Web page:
The New York Times has published an analysis of a body of research on playground construction designed to be “safe” and minimize the risk of injury. The changes include replacing asphalt surfaces with rubber or wood chips, lowering overall play structure heights, and removing see-saws and other equipment that could hurt ankles or cause other injuries.
Researchers have found that while the changes prevent some injuries, they also hold back a key function of playgrounds–to allow children to encounter risks and overcome fears. Ironically, the researchers conclude, parental fears of injury actually end up having psychological consequences for the children, including overblown anxiety over minor injuries.
From the Times article:
“Children need to encounter risks and overcome fears on the playground,” said Ellen Sandseter, a professor of psychology at Queen Maud University in Norway. “I think monkey bars and tall slides are great. As playgrounds become more and more boring, these are some of the few features that still can give children thrilling experiences with heights and high speed.”
After observing children on playgrounds in Norway, England and Australia, Dr. Sandseter identified six categories of risky play: exploring heights, experiencing high speed, handling dangerous tools, being near dangerous elements (like water or fire), rough-and-tumble play (like wrestling), and wandering alone away from adult supervision. The most common is climbing heights.
“Climbing equipment needs to be high enough, or else it will be too boring in the long run,” Dr. Sandseter said. “Children approach thrills and risks in a progressive manner, and very few children would try to climb to the highest point for the first time they climb. The best thing is to let children encounter these challenges from an early age, and they will then progressively learn to master them through their play over the years.”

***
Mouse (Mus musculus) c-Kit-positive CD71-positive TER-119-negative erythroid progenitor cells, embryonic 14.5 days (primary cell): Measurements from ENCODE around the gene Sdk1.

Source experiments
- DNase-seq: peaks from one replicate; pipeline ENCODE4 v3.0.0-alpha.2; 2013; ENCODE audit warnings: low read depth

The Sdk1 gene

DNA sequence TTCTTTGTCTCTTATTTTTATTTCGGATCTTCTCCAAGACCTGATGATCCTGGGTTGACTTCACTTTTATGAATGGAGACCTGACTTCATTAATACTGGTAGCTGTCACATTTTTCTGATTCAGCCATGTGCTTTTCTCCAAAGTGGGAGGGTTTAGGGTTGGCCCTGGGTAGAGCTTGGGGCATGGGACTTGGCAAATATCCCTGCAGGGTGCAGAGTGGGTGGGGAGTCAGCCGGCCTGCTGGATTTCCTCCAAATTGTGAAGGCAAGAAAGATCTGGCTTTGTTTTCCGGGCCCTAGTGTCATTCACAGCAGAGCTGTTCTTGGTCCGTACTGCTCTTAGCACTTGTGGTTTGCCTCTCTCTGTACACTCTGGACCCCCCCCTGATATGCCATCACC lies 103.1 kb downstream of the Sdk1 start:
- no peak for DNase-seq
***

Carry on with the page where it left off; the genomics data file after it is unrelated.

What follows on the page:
Sometimes, of course, their mastery fails, and falls are the common form of playground injury. But these rarely cause permanent damage, either physically or emotionally. While some psychologists — and many parents — have worried that a child who suffered a bad fall would develop a fear of heights, studies have shown the opposite pattern: A child who’s hurt in a fall before the age of 9 is less likely as a teenager to have a fear of heights.
Also, children who feel they are in “safe” spaces may relax their self-protective instincts and wind up engaging in more risky play than if they were on a traditional playground set:
“There is no clear evidence that playground safety measures have lowered the average risk on playgrounds,” said David Ball, a professor of risk management at Middlesex University in London. He noted that the risk of some injuries, like long fractures of the arm, actually increased after the introduction of softer surfaces on playgrounds in Britain and Australia.
“This sounds counterintuitive, but it shouldn’t, because it is a common phenomenon,” Dr. Ball said. “If children and parents believe they are in an environment which is safer than it actually is, they will take more risks. An argument against softer surfacing is that children think it is safe, but because they don’t understand its properties, they overrate its performance.”
(image via: http://www.myremoteradio.com)